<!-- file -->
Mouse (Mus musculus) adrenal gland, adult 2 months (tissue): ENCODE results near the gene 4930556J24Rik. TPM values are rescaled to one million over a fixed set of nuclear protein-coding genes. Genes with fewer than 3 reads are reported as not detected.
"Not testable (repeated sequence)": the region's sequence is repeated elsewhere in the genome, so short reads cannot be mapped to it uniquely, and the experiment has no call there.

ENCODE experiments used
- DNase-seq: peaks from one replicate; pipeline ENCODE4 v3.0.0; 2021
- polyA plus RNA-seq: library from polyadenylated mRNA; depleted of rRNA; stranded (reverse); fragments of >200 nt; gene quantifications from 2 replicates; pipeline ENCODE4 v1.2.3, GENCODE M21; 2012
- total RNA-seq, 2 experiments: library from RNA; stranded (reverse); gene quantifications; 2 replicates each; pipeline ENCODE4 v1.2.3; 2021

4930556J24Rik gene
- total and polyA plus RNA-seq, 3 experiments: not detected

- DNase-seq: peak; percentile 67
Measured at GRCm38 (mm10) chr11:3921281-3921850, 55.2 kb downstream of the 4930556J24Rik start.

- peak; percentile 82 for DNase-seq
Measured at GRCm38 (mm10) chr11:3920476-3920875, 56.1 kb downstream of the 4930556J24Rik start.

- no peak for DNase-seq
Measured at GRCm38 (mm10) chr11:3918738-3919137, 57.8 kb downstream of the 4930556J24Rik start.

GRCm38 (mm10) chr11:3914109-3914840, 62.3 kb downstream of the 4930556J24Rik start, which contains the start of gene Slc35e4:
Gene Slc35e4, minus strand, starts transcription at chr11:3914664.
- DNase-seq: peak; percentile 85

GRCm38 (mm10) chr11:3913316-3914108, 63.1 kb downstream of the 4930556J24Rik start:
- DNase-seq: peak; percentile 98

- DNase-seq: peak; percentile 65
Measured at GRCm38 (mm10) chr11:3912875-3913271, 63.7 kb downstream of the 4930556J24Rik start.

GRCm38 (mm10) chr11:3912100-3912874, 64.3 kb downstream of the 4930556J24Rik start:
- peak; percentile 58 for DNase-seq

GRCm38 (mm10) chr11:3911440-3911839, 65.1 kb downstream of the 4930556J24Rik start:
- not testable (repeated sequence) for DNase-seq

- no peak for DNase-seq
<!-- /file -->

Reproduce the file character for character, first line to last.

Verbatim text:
Mouse (Mus musculus) adrenal gland, adult 2 months (tissue): ENCODE results near the gene 4930556J24Rik. TPM values are rescaled to one million over a fixed set of nuclear protein-coding genes. Genes with fewer than 3 reads are reported as not detected.
"Not testable (repeated sequence)": the region's sequence is repeated elsewhere in the genome, so short reads cannot be mapped to it uniquely, and the experiment has no call there.

ENCODE experiments used
- DNase-seq: peaks from one replicate; pipeline ENCODE4 v3.0.0; 2021
- polyA plus RNA-seq: library from polyadenylated mRNA; depleted of rRNA; stranded (reverse); fragments of >200 nt; gene quantifications from 2 replicates; pipeline ENCODE4 v1.2.3, GENCODE M21; 2012
- total RNA-seq, 2 experiments: library from RNA; stranded (reverse); gene quantifications; 2 replicates each; pipeline ENCODE4 v1.2.3; 2021

4930556J24Rik gene
- total and polyA plus RNA-seq, 3 experiments: not detected

- DNase-seq: peak; percentile 67
Measured at GRCm38 (mm10) chr11:3921281-3921850, 55.2 kb downstream of the 4930556J24Rik start.

- peak; percentile 82 for DNase-seq
Measured at GRCm38 (mm10) chr11:3920476-3920875, 56.1 kb downstream of the 4930556J24Rik start.

- no peak for DNase-seq
Measured at GRCm38 (mm10) chr11:3918738-3919137, 57.8 kb downstream of the 4930556J24Rik start.

GRCm38 (mm10) chr11:3914109-3914840, 62.3 kb downstream of the 4930556J24Rik start, which contains the start of gene Slc35e4:
Gene Slc35e4, minus strand, starts transcription at chr11:3914664.
- DNase-seq: peak; percentile 85

GRCm38 (mm10) chr11:3913316-3914108, 63.1 kb downstream of the 4930556J24Rik start:
- DNase-seq: peak; percentile 98

- DNase-seq: peak; percentile 65
Measured at GRCm38 (mm10) chr11:3912875-3913271, 63.7 kb downstream of the 4930556J24Rik start.

GRCm38 (mm10) chr11:3912100-3912874, 64.3 kb downstream of the 4930556J24Rik start:
- peak; percentile 58 for DNase-seq

GRCm38 (mm10) chr11:3911440-3911839, 65.1 kb downstream of the 4930556J24Rik start:
- not testable (repeated sequence) for DNase-seq

- no peak for DNase-seq